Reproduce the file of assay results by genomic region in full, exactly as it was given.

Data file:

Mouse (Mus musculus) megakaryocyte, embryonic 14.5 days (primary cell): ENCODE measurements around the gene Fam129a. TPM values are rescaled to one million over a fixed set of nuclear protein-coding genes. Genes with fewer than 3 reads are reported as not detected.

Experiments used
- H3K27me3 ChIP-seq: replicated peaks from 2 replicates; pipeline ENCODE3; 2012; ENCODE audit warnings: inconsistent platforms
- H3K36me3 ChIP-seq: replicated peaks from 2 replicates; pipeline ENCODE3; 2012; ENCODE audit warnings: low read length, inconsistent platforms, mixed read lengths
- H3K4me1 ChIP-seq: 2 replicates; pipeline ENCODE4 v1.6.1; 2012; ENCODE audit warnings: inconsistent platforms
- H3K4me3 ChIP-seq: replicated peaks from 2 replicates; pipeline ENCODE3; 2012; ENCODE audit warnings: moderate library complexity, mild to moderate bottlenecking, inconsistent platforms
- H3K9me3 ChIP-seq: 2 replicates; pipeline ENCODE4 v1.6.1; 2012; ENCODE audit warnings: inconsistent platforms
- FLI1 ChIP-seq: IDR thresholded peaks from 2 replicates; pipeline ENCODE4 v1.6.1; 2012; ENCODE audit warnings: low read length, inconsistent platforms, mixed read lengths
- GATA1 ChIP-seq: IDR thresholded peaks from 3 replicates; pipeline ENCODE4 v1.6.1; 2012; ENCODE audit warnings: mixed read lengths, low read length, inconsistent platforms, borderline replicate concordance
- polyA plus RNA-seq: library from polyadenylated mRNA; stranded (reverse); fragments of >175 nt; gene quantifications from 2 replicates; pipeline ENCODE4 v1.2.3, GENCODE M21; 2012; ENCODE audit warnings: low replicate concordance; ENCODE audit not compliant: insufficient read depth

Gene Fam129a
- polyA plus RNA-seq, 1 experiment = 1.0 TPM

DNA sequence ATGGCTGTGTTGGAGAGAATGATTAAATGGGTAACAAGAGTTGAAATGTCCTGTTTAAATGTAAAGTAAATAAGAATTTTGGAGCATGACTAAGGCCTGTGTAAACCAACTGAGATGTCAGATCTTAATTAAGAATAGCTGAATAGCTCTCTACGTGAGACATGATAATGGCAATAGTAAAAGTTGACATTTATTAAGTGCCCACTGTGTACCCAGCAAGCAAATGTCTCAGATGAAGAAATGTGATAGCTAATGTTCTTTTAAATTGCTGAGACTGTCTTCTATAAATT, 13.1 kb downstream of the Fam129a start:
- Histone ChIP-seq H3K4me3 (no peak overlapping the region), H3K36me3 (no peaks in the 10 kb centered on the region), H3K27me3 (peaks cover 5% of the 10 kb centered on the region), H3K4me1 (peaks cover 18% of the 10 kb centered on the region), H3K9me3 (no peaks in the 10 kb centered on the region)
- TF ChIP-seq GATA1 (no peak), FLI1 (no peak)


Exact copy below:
Mouse (Mus musculus) megakaryocyte, embryonic 14.5 days (primary cell): ENCODE measurements around the gene Fam129a. TPM values are rescaled to one million over a fixed set of nuclear protein-coding genes. Genes with fewer than 3 reads are reported as not detected.

Experiments used
- H3K27me3 ChIP-seq: replicated peaks from 2 replicates; pipeline ENCODE3; 2012; ENCODE audit warnings: inconsistent platforms
- H3K36me3 ChIP-seq: replicated peaks from 2 replicates; pipeline ENCODE3; 2012; ENCODE audit warnings: low read length, inconsistent platforms, mixed read lengths
- H3K4me1 ChIP-seq: 2 replicates; pipeline ENCODE4 v1.6.1; 2012; ENCODE audit warnings: inconsistent platforms
- H3K4me3 ChIP-seq: replicated peaks from 2 replicates; pipeline ENCODE3; 2012; ENCODE audit warnings: moderate library complexity, mild to moderate bottlenecking, inconsistent platforms
- H3K9me3 ChIP-seq: 2 replicates; pipeline ENCODE4 v1.6.1; 2012; ENCODE audit warnings: inconsistent platforms
- FLI1 ChIP-seq: IDR thresholded peaks from 2 replicates; pipeline ENCODE4 v1.6.1; 2012; ENCODE audit warnings: low read length, inconsistent platforms, mixed read lengths
- GATA1 ChIP-seq: IDR thresholded peaks from 3 replicates; pipeline ENCODE4 v1.6.1; 2012; ENCODE audit warnings: mixed read lengths, low read length, inconsistent platforms, borderline replicate concordance
- polyA plus RNA-seq: library from polyadenylated mRNA; stranded (reverse); fragments of >175 nt; gene quantifications from 2 replicates; pipeline ENCODE4 v1.2.3, GENCODE M21; 2012; ENCODE audit warnings: low replicate concordance; ENCODE audit not compliant: insufficient read depth

Gene Fam129a
- polyA plus RNA-seq, 1 experiment = 1.0 TPM

DNA sequence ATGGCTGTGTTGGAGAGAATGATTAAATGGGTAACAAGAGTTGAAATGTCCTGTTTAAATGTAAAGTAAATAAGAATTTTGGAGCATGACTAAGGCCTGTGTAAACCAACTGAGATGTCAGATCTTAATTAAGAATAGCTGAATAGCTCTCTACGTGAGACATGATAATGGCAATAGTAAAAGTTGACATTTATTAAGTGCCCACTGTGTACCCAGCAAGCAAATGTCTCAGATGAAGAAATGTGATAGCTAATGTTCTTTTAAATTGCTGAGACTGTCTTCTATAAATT, 13.1 kb downstream of the Fam129a start:
- Histone ChIP-seq H3K4me3 (no peak overlapping the region), H3K36me3 (no peaks in the 10 kb centered on the region), H3K27me3 (peaks cover 5% of the 10 kb centered on the region), H3K4me1 (peaks cover 18% of the 10 kb centered on the region), H3K9me3 (no peaks in the 10 kb centered on the region)
- TF ChIP-seq GATA1 (no peak), FLI1 (no peak)